CHARLOTTE, N.C. (Aug 13, 2010) – Jessica Korda, 17, of Bradenton, Fla., ousted stroke-play tri-medalist Erynne Lee, 17, of Silverdale, Wash., to lead the quarterfinal winners Friday at the 2010 U.S. Women’s Amateur Championship on a hot and humid day at par-72, 6,559-yard Charlotte Country Club.
Also advancing to the semifinals were Danielle Kang, 17, of Thousand Oaks, Calif., and a pair of Canadians, 19-year-old Jennifer Kirby and Stephanie Sherlock, 23.
Korda trailed early but took control of the match on the second nine. She made a 20-foot birdie putt on the 15th hole to earn a 4-and-3 victory over Lee, a semifinalist at the 2008 U.S. Women’s Amateur.
“She played really well,” said Korda, who made six birdies, with the usual match-play concessions. “I was just putting really well today. I wasn’t necessarily striking the ball as well, but I was really putting well.”
After playing in the Curtis Cup Match in June and at the U.S. Women’s Open in July, Korda decided to skip the U.S. Girls’ Junior despite being exempt into the championship.
“I took a week off after Women’s Open,” said Korda, who made the cut at the 2008 and 2009 Women’s Opens. “I needed a break from golf. I knew that I was probably going to skip U.S. Girls’ [Junior] because there was just way too much going on. I think the break really did me well.”
Korda’s semifinal opponent will be Sherlock, who advanced with a 2-and-1 victory over Junthima Gulyanamitta, 21, of West Lafayette, Ind. Sherlock never trailed and built a 3-up lead after six holes. Back-to-back bogeys by Sherlock on Nos. 10 and 11 allowed Gulyanamitta to square the match, but birdies on the 12th and 14th holes put Sherlock back in control.
“I’ve been fighting my golf swing a little bit all week,” said Sherlock, the 2007 Canadian Women’s Amateur champion who is playing in her third U.S. Women’s Amateur. “I tend to miss the odd shot and I missed a couple there on 10 and 11 and kind of gave her some holes back.”
Sherlock and Kirby are trying to become the first Canadian to win the Women’s Amateur since Cathy Sherk in 1978. Only one other Canadian, 1956 champion Marlene Stewart Streit, has won the Women’s Amateur.
“Probably not as much as if we were to win something in hockey,” said Sherlock when asked whether a Canadian winning the Women’s Amateur would be big news in her home country. “But I think some people would start to pay more attention to golf. I think it would shed some light on the women’s game up there for sure.”
Kirby had the largest margin of victory in the quarterfinals, recording a 6-and-4 decision over Kristen Park, 17, of Buena Park, Calif. Kirby went 2 up early when Park bogeyed the first two holes and never trailed.
Despite jumping out to an early lead, Kirby kept the pressure on Park, the 2007 U.S. Girls’ Junior champion who was trying to become the sixth in history to capture both that title and the Women’s Amateur.
“When I was younger, I’d say ‘OK, we’re good now,’ ” said Kirby, who is playing in her first Women’s Amateur. “But you know that you’re playing good players so you just have to keep going, keep building on it, because you never know what’s going to happen.”
Kirby, 2009 Canadian Women’s Amateur champion, was hesitant to look forward to making the finals of the U.S. Women’s Amateur.
“I’m not thinking about that,” said Kirby. “With match play, you just have to think about the hole you’re on because that’s the most important thing. I’m not going to get into the finals if I don’t win the holes before that.”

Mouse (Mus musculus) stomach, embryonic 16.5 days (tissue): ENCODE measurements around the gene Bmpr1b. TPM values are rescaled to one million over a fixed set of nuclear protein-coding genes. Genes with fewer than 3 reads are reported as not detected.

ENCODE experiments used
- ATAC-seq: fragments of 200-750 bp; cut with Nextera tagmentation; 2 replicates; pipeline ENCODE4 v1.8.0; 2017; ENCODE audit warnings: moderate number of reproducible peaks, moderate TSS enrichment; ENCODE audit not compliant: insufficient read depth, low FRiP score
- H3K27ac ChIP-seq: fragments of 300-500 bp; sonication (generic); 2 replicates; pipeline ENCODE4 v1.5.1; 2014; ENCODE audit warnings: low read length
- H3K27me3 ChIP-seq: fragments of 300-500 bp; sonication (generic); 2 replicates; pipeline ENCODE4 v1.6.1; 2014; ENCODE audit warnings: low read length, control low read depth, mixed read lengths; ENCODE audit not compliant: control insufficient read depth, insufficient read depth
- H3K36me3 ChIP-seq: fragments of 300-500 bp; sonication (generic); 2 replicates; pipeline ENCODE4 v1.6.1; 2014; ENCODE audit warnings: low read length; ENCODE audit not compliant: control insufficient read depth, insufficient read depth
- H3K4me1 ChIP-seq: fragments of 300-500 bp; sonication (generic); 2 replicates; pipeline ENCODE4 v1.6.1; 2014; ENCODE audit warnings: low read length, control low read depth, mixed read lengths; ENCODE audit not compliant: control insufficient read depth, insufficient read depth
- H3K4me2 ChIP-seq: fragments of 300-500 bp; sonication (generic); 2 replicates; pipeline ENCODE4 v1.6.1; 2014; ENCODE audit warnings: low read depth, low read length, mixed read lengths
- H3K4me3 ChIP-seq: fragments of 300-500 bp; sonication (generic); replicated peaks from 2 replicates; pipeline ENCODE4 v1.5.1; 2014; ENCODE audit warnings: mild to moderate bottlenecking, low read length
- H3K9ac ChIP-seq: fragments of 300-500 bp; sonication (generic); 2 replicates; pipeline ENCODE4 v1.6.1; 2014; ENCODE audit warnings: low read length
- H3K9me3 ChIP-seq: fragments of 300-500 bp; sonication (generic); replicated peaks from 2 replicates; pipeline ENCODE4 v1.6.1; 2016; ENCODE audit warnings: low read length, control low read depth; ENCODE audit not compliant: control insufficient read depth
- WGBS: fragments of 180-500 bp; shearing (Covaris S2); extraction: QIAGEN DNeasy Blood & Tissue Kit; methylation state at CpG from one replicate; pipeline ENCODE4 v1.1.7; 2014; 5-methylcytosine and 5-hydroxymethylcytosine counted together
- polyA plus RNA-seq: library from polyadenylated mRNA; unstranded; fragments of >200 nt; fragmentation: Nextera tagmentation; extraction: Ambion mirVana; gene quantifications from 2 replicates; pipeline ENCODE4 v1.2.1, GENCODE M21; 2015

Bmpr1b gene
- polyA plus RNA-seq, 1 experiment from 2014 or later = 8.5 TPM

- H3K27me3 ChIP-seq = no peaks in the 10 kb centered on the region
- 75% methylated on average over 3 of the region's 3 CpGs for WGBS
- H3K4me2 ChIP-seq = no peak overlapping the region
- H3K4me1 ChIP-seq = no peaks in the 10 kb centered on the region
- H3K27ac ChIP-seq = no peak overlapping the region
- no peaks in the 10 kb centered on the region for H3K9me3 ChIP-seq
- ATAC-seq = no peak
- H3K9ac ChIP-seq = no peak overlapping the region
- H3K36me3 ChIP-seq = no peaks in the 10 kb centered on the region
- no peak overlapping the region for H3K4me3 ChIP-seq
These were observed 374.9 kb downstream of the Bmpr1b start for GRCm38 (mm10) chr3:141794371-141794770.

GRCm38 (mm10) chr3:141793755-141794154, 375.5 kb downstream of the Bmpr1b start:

To reach the final, Kirby will have to get past Kang in Saturday’s semifinals. Kang held a 1-up lead against Syndee Michaels, 22, of Temecula, Calif., heading to No. 17 but lost the hole on a long birdie putt from Michaels. Kang had a chance to close out Michaels on the 18th but missed a 4-foot par putt.
“I didn’t realize that I was getting nervous but I guess I was internally,” said Kang of the putt on 18. “I usually tell myself, don’t ever get mad on the golf course anymore. Don’t show it. But that really got to me. I was like, did you really just do that again? I was upset. Going to the playoff hole, I was really upset. Going to the second shot I was still a little shaken up, but my dad told me, ‘Hey, don’t worry about it. We’re just giving them more entertainment.’ That actually made me smile.”
On the first extra hole, No. 10, Michaels missed the green with her approach shot and was unable to get up and down for par, allowing Kang to safely two-putt for the victory.
Kang, who made the cut at the U.S. Women’s Open last month, said she learned a lot from her experience on the difficult layout at Oakmont (Pa.) Country Club.
“I think I improved a lot, just making the cut there,” said Kang, the runner-up to Michaels two weeks ago at the Canadian Women’s Amateur. “I’m not really thinking about the cut that I did, but what I learned playing Oakmont is really valuable. I had no patience whatsoever at that course. Making the cut was great, but after the cut, nothing worked out the way I wanted to. I got really upset. I realized I could have saved a lot of shots if I hadn’t gotten frustrated and upset. After that, I went to the U.S. [Girls’] Junior and I stayed calm and ended up getting medalist and getting to the quarterfinals.”
The 2010 U.S. Women’s Amateur Championship continues with the semifinals Saturday and concludes with the 36-hole final Sunday.
The U.S. Women’s Amateur is one of 13 championships conducted annually by the United States Golf Association, 10 of which are strictly for amateurs.
Story written by Beth Murrison, USGA Manager of Championship Communications. For questions or comments, contact her at firstname.lastname@example.org.